A few other points, not quite so arcane.

    * Nate writes: “in theory the Church could have created subsidiary corporations to hold its other real estate and then the Church corporation could have held the stock of those subsidiary corporations.” Was this possible? One of the great innovations usually attributed to the New Jersey statute (late 1800s) was that it allowed business corporations to own stock in other business corporations. You wrote that the Church practiced institutional shareholding in Utah. Was that before this time?

    * On a related point, as far as I know, municipal corporations and ecclesiastical corporations have always been distinguished from business corporations. While I assume that some of the activities of the Church would have been conducted as a business corporation, when did ecclesiastical corporations gain the right to own stock in business corporations?

    * Kent suggests that the United Order was a “partnership-form precursor(s) to today’s corporation.” One of the preconditions of partnership today — and, as far as I know, this was no different in the early 1800s — is that it has to be a “business for profit.” Does this describe the United Order? I had always assumed it was more accurately viewed as a system of communal property ownership, as Nate suggests.

    * Finally, Nate, you discuss general business incorporation, but when were general ecclesiastical incorporation statutes adopted?

  13. Nate Oman on April 3, 2004 at 9:08 am

    Gordon: as you point out figuring out what a “general incorporation statue” is is a bit difficult. What I meant was a statute providing than any business could get a corporate form, as opposed to only a canal business, or manufacturing business, or what not. Actually, my understanding was that the 1844 act was not a true corporations statute, but rather simplified some of the problems with de fact joint stock companies operating under the legal form of partnerships. As I understand it the act essentially adopted an entity theory of partnerships.

    There seem to have been general incorporation statutes for churches much earlier. The Illinois statute used by the church was passed in 1835

  14. Dave on April 4, 2004 at 1:01 pm

    “The Church owns itself. There are no other legal owners.”

    There must be shares; are these all held by the Trustee, as a commenter mentioned?

    And you may get to this later, but even if the present ownership structure eliminates accountability to shareholders, there is still trustee accountability. The trusteeship is, I take it, in favor of members of the Church as a body, who contribute all of the “donated capital” of the Church (distinguished from the accumulated earnings from invested capital, which while substantial still derives from original grants of donated capital).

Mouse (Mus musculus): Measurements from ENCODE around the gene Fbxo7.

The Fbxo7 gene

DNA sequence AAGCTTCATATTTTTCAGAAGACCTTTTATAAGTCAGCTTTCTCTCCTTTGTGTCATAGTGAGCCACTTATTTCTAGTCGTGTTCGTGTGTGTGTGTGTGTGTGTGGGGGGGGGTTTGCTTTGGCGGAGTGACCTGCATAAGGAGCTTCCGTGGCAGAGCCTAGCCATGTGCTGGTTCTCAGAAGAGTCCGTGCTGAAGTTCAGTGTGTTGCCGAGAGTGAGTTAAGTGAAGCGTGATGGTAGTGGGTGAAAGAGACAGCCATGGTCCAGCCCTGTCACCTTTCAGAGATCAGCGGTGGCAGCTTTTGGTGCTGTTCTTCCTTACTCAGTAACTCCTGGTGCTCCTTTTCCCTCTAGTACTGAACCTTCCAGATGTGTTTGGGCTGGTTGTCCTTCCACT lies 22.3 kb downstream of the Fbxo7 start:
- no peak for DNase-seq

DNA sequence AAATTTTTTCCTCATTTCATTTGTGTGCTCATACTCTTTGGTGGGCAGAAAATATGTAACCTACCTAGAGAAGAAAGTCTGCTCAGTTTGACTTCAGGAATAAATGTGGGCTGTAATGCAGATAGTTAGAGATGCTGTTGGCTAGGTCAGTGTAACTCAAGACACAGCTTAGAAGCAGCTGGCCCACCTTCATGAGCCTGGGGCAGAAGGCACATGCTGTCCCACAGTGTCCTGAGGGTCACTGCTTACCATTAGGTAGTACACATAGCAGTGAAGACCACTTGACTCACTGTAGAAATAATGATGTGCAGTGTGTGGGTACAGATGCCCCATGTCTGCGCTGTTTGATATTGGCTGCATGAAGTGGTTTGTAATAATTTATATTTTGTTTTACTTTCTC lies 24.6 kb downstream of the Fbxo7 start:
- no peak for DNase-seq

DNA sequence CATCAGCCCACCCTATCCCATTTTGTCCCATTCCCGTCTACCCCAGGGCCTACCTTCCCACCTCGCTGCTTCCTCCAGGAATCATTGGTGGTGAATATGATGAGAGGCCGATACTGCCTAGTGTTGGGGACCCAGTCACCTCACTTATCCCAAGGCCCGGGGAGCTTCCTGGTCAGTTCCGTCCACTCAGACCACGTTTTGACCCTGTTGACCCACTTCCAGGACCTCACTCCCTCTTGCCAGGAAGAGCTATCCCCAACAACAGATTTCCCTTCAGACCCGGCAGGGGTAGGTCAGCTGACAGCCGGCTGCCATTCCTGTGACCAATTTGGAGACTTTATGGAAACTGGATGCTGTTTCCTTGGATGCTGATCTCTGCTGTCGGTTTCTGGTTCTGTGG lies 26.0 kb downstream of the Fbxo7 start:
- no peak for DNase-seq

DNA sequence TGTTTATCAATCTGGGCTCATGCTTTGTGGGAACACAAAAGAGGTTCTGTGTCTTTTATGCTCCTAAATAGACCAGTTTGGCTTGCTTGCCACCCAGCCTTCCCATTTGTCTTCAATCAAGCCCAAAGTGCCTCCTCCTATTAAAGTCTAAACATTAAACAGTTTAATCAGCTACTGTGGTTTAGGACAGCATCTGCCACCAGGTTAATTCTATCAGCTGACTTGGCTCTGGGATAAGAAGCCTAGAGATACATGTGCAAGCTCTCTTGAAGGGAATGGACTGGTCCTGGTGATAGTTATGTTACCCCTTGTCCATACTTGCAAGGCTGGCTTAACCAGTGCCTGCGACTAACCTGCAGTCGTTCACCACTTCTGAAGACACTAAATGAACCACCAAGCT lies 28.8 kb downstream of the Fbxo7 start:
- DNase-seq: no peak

It would seem like any member (at least US member) of the Church would have standing to bring some form of derivative suit against trustees (dependent on facts to support it, of course) who might use assets held in trust for purposes not for the benefit of the members.

    Caveat to the anti-snarks–I’m raising a procedural issue, not suggesting this scenario is warranted by the facts.

  15. Nate Oman on April 4, 2004 at 1:33 pm

    Dave: Not all corporations are joint stock corporations. For example, most municipalities are corporations but they don’t issue stock. Indeed, there were corporations long before there were joint stock corporations.

  16. Steve Cottrell on April 5, 2004 at 6:54 pm

    For those interested, The Church has been a registered Charity in England since the 1960′s
    see http://www.charity-commission.gov.uk/registeredcharities/showcharity.asp?remchar=&chyno=242451

    The ‘account documents’ link will give you scans of the original Articles of Associsation which includes the names and addresses of the First Presidency at the time.

  17. Nate Oman on April 5, 2004 at 7:18 pm

    This is also facinating because it contains reported reciepts and expenditures (within the UK):

    01 Jan 1997 31 Dec 1997 £16,813,000 £20,388,000
    01 Jan 1998 31 Dec 1998 £33,652,000 £27,250,000
    01 Jan 1999 31 Dec 1999 £29,701,000 £25,255,000
    01 Jan 2000 31 Dec 2000 £25,924,478 £26,715,702

    The sums in the first collumn are reciepts and the numbers in the second collumn are expeditures. I wonder if there is some reporting reason that accounts for the fact that receipts doubled from 1997 to 1998.

  18. John on April 9, 2004 at 10:07 am

    I’m looking forward to the ‘trying to solve the problem in Utah’ piece. I’m interested to read more.